Summary of court decision and judgment

The High Court was satisfied that the opposite parties were guilty of contempt in making hostile animadversions on a litigant at a time when his cause was pending; however the mischief in the instant case so far as it affected the proceedings in this Court, had been trifling. Thus, the Court did not deem it to be necessary to invoke the extraordinary powers of this Court and visit the opposite parties with severe punishment.

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The Court went on to observe that the writings would have gone unnoticed but for the fact that the Petitioner brought them up before the Court. The Court thus held the Opposite Parties “technically guilty of contempt” and expressed the earnest hope that the public press would not indulge in writings of that character, and also warned newspaper men that it might become the duty of this Court to act in a more severe manner than it will in the present case. The Opposite parties were made to pay the fee of the petitioner.


An interesting point in the judgement of the present case was that the Court adopted the course taken by Jessel, M. B. in In re: Clements[1]  in which he made the following observations:

“Now that I apply and adopt as the principle which ought to regulate these applications –that there should be no such application made unless the thing done is of such a nature as to require the arbitrary and summary interference of the Court, in order to enable justice to be duly and properly administered, without any interruption or interference, that is what we have to consider and, in my opinion, although I say there is here that which is technically a contempt — and may be such a contempt as to be of a serious nature — I cannot think that there is any such interference or any such fear of interference with the due conduct of this action, or any such prejudice to the defendant who is applying here, as to Justify the Court in interfering by this summary and arbitrary process”.

The Court, in the present case, was of the view that every word of this passage applied to the case. The judges expressed extreme displeasure at the conduct of the Opposite parties and warned them that a repetition of such conduct in the future would be dealt with severely.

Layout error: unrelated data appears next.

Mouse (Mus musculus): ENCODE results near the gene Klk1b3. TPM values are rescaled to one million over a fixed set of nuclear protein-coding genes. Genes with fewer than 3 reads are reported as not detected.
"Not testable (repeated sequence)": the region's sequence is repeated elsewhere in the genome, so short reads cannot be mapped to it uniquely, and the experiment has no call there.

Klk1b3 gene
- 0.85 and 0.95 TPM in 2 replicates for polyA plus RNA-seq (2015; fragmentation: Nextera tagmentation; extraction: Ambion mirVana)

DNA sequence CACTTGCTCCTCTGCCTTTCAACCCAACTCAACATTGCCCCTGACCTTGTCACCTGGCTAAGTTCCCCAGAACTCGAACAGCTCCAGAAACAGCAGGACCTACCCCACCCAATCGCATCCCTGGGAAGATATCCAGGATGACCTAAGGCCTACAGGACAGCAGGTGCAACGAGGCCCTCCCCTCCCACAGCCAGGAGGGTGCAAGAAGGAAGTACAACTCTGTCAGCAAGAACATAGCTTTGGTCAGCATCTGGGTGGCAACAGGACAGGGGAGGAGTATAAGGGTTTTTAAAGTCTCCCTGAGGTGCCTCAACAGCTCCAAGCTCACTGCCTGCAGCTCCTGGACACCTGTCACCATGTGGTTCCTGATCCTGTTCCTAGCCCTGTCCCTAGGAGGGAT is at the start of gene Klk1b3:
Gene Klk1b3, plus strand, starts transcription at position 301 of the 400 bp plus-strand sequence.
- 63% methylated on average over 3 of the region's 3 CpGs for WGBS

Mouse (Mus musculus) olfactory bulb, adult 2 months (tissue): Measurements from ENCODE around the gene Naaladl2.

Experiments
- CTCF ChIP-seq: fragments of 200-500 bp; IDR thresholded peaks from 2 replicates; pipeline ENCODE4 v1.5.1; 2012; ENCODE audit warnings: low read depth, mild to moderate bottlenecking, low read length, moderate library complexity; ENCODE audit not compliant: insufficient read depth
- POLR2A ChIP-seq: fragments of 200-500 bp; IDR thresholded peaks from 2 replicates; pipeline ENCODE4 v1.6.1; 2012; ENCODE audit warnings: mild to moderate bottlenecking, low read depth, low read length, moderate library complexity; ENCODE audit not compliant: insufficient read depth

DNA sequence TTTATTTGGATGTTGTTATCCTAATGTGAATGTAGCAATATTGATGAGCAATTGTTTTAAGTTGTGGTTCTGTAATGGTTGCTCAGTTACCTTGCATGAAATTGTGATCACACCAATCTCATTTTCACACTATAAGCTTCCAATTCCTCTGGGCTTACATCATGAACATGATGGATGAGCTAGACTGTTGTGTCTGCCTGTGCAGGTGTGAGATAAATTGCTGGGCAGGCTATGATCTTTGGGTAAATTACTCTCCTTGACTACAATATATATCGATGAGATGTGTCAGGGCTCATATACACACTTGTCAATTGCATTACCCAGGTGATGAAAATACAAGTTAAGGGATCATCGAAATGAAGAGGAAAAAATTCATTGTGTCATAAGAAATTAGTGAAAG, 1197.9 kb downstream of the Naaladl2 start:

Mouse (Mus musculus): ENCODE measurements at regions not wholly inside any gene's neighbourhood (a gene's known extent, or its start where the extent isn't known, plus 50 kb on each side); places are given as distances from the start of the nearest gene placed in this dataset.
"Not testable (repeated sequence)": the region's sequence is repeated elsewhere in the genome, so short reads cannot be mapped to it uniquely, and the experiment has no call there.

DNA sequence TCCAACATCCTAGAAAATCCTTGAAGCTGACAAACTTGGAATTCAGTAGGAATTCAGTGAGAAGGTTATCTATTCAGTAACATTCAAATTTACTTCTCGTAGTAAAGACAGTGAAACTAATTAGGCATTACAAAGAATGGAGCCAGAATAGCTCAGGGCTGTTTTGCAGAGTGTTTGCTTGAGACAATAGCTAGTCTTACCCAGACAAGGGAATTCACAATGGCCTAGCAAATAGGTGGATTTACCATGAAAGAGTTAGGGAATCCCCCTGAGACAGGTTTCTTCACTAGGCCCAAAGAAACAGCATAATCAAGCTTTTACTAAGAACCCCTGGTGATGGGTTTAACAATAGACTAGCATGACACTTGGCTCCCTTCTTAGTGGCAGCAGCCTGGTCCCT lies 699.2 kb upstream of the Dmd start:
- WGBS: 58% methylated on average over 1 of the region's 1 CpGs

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The law identifying with disdain of subordinate Courts is to be found in the Contempt of Courts Act as altered by Act 12 of 1937. Segment 2 of that Act says that the High Courts will have, and practice a similar purview, power, and specialist in regard of contempt of Courts subordinate to them as they have and practice in regard of scorn of themselves. There are different arrangements identifying with scorn of Court carried out in the view or nearness of common, criminal, or income Courts, and they are to be found in the Civil Procedure Code, and the Indian Penal Code. In any case, so far as hatred of the High Court is concerned, Article 215 makes an express arrangement for rebuffing disdain of it. That Article says: “Every High Court will be a Court of record and will have every one of the forces of such Court, including the ability to rebuff for scorn of itself.” Therefore, the present issue stands right in the right of the concerned law.


There can be full certainty that the reason for disdain purview is to maintain the grandness and poise of law courts and their picture in the brains of general society is, in no chance trimmed down. In the event that by cheeky words or works the regular man is directed to lose his regard for the judge acting in the release of his legal obligations, at that point the certainty rested in the courts is impolitely shaken and the guilty party should be rebuffed. Fundamentally, law of disdain is the defender of the seat of equity more than the individual sitting of the judge sitting in that ocean.

[1](1877) 46 LJ Ch 375 (P).